• Prohibition is repealed December 5, 1933
  • Frank J. Corr, mayor 1933
  • Edward J. Kelly, mayor 1933
  • Franklin D. Roosevelt, President 1933-1945

1937

  • Wrigley Field bleachers and scoreboard constructed. 1937.
  • The Republic Steel Strike. 1937.

1938

  • Construction of the State Street subway began, 1938. Federal funding for this public works project was granted in 1937 by President Franklin D. Roosevelt.

1939

  • Europe enters World War II. September 1, 1939
  • University of Chicago discontinues its Football program. 1939.

1941

  • The United States enters WWII after the bombing of Pearl Harbor December 7, 1941

1942

  • Enrico Fermi produces the first self-sustained nuclear reaction in his lab under Stagg Field on the University of Chicago campus, December 2, 1942.
  • Foote Cone and Belding (FCB) advertising agency established, succeeding the former Lord & Thompson agency.

1943

  • Chicago-style deep dish pizza is introduced at Pizzeria Uno
  • Muddy Waters, famed blues musician, moves to Chicago from Mississippi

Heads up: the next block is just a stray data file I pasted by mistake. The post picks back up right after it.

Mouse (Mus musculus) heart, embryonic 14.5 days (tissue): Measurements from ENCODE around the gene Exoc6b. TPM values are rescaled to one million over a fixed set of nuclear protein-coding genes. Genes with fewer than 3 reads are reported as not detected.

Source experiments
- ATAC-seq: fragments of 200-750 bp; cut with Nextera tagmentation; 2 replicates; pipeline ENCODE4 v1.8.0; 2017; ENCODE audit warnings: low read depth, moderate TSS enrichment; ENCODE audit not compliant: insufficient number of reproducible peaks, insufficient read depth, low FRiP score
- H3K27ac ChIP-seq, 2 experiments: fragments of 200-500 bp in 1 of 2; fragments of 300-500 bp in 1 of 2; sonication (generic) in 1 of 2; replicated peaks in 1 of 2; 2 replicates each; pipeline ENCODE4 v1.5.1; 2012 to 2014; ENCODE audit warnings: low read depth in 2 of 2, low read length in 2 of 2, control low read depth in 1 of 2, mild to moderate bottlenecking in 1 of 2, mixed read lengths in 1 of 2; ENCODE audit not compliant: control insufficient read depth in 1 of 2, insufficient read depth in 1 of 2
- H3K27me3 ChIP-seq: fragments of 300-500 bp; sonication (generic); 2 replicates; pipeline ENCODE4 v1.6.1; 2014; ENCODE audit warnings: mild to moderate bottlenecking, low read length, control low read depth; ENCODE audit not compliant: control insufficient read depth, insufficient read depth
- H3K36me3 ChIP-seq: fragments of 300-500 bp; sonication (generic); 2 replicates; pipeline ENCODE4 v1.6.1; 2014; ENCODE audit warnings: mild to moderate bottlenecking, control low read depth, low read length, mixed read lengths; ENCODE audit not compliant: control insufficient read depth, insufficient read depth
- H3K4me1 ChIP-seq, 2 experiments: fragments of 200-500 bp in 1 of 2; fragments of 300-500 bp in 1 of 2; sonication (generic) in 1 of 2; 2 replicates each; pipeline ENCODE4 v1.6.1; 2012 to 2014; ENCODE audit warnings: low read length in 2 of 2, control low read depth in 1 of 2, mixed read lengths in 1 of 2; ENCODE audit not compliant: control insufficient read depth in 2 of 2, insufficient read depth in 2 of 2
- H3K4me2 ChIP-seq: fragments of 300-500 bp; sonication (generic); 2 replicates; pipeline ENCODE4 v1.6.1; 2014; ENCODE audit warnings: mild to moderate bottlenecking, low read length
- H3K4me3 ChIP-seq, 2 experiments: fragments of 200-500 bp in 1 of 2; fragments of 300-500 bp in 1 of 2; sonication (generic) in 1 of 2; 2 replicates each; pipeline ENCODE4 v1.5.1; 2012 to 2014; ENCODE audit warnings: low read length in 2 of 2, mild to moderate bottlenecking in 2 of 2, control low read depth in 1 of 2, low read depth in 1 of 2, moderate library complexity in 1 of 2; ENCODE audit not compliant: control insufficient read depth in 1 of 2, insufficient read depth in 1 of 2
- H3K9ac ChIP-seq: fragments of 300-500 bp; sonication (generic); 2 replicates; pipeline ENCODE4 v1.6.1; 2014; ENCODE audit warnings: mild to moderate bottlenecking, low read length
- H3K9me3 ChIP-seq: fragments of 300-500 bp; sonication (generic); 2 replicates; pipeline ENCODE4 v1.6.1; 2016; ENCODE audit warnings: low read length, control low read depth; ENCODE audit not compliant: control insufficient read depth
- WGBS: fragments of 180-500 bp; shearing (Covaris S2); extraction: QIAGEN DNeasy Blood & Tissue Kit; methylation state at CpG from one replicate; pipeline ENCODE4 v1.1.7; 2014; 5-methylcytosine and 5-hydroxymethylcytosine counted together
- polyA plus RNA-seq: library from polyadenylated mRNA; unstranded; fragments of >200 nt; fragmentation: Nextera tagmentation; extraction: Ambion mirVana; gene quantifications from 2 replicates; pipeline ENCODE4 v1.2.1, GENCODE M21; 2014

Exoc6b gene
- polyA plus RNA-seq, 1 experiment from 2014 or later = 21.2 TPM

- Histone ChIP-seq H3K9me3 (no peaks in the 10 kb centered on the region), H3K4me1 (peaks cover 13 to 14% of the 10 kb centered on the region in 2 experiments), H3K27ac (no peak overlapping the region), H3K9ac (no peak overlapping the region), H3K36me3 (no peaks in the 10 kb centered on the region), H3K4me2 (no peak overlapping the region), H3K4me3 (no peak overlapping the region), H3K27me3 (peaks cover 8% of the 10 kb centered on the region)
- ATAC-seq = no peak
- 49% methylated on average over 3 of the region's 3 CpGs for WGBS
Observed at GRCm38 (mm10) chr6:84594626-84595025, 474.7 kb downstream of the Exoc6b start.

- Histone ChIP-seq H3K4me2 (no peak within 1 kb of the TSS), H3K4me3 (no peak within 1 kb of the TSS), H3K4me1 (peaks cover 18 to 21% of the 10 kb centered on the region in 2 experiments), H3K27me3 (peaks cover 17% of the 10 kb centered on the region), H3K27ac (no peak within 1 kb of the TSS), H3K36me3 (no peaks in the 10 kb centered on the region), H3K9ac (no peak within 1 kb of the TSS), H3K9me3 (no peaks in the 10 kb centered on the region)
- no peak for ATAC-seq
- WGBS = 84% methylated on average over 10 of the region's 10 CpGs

• The State Street subway tunnel is completed. October, 1943

1944

  • Paul Harvey began broadcasting in Chicago. 1944

1945

  • Roosevelt University is founded (original name Thomas Jefferson)
  • Ebony Magazine is established by John H. Johnson, the beginning of the Johnson Publishing empire.
  • World War II ends.  Europe, May 7, 1945.  Japan, September 2, 1945
  • Orchard Field (later renamed O'Hare Airport) opens 1945
  • Conrad Hilton buys the Stevens Hotel and the Palmer House Hotel

 

1946

  • Mother Frances Cabrini canonized in Rome, July 6, 1946.  Mass held at Soldier Field, Chicago. First naturalized American citizen to become a Catholic Saint. Patron saint of immigrants and hospital administrators.
  • Cold War begins with Soviet Union

1947

  • The Magnificent Mile is coined and used to describe North Michigan Avenue